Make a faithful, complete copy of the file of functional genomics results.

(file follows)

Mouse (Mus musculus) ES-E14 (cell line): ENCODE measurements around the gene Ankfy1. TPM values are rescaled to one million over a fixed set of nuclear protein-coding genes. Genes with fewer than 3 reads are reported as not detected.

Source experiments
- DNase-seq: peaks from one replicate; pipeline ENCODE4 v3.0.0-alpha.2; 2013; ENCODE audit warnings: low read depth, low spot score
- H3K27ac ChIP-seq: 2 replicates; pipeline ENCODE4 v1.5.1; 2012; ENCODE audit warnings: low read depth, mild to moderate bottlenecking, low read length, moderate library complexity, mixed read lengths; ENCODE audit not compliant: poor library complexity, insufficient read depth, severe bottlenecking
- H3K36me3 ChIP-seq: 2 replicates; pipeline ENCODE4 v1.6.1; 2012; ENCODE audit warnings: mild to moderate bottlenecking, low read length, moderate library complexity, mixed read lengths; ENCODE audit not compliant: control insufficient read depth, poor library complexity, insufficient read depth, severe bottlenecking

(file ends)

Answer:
Mouse (Mus musculus) ES-E14 (cell line): ENCODE measurements around the gene Ankfy1. TPM values are rescaled to one million over a fixed set of nuclear protein-coding genes. Genes with fewer than 3 reads are reported as not detected.

Source experiments
- DNase-seq: peaks from one replicate; pipeline ENCODE4 v3.0.0-alpha.2; 2013; ENCODE audit warnings: low read depth, low spot score
- H3K27ac ChIP-seq: 2 replicates; pipeline ENCODE4 v1.5.1; 2012; ENCODE audit warnings: low read depth, mild to moderate bottlenecking, low read length, moderate library complexity, mixed read lengths; ENCODE audit not compliant: poor library complexity, insufficient read depth, severe bottlenecking
- H3K36me3 ChIP-seq: 2 replicates; pipeline ENCODE4 v1.6.1; 2012; ENCODE audit warnings: mild to moderate bottlenecking, low read length, moderate library complexity, mixed read lengths; ENCODE audit not compliant: control insufficient read depth, poor library complexity, insufficient read depth, severe bottlenecking